KEY POINTS

  • Compared with the same quarter of 2019, GDP plunged by 15% in the eurozone
  • In the first quarter of 2020, GDP decreased by 3.6% in the eurozone
  • Spain’s GDP plunged the most in the second quarter, showing an 18.5% decline.

The economy of the eurozone sank by a record 12.1% in the second quarter of 2020, compared to the first quarter, while gross domestic product for the European Union cratered by 11.9%.

(The eurozone comprises the 19 of the 27 members of the European Union that have adopted the euro as their currency)

The eurozone data came one day after the U.S. reported a 32.9% plunge in the second quarter.

Compared with the same quarter of 2019, GDP plunged by 15% in the eurozone and dropped by 14.4% in the EU.

Eurostat, the statistical office of the European Union, noted these figures were “by far the sharpest declines observed” since record-keeping started in 1995.

In the first quarter of 2020, GDP decreased by 3.6% in the eurozone and fell by 3.2% in the EU.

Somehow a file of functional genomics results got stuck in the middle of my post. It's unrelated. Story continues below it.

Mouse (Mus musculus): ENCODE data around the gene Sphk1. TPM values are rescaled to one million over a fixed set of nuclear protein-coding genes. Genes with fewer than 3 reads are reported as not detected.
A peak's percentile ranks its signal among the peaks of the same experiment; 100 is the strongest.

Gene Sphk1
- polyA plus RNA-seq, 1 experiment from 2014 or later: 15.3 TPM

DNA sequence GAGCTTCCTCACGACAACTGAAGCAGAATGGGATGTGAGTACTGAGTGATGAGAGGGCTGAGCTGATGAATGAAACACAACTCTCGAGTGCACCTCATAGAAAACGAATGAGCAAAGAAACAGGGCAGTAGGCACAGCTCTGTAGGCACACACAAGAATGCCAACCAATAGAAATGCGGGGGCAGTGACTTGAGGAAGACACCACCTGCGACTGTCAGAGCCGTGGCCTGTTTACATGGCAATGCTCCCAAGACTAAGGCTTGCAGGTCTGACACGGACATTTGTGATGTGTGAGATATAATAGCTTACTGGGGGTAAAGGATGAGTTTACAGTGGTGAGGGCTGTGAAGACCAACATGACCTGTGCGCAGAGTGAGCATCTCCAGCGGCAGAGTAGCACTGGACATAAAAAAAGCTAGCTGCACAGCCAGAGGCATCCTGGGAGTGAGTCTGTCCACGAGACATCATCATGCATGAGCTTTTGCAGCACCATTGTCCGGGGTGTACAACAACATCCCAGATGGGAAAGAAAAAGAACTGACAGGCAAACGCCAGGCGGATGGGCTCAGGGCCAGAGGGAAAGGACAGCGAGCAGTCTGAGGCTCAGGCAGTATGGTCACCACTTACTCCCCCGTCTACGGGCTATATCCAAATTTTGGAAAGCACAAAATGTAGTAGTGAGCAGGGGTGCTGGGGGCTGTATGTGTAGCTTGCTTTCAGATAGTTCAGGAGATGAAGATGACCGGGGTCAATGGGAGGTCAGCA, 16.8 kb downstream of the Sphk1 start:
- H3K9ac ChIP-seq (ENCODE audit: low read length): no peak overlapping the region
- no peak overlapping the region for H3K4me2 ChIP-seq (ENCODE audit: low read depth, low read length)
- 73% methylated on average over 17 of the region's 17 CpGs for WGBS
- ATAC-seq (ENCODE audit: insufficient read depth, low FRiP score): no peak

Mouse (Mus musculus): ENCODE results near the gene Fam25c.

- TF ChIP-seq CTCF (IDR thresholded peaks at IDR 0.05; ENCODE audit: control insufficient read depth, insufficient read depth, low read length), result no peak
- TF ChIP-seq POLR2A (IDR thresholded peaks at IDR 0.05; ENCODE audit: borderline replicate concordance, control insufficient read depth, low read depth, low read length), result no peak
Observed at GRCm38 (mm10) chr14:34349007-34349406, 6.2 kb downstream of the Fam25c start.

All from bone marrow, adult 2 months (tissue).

Among individual countries, Spain’s GDP plunged the most in the second quarter, showing an 18.5% decline. Spain was followed by Portugal (a 14.1% drop) and France (13.8%).

Lithuania exhibited the most modest decline, falling by 5.1%.

Last week, the EU agreed to an $860 billion recovery fund that is designed to help restore the bloc’s economies, with a particular emphasis on the hardest hit states in the southern regions.

"The fallout from the virus now poses a major challenge not just to the healthcare systems and the economies of the EU member states – it's also a threat to the bloc's integrity,” said las Akincilar, head of trading at the online trading platform INFINOX, according to Business Insider.

"Against all the odds, European leaders agreed a colossal …  rescue fund at a marathon summit this month. That deal gave euro-watchers cause to hope, but with unemployment figures rocketing and growth stuck firmly in reverse, the single currency is coming under sustained pressure.”

Andrew Walker, BBC News' economic correspondent, wrote: “The figures are dreadful, but not a surprise. The eurozone includes some of the countries most severely affected by deaths from coronavirus. Lockdowns earlier in the pandemic were draconian and in any case, many people have been wary of exposing themselves to the risk of infection. The result was some extraordinary declines in economic activity.”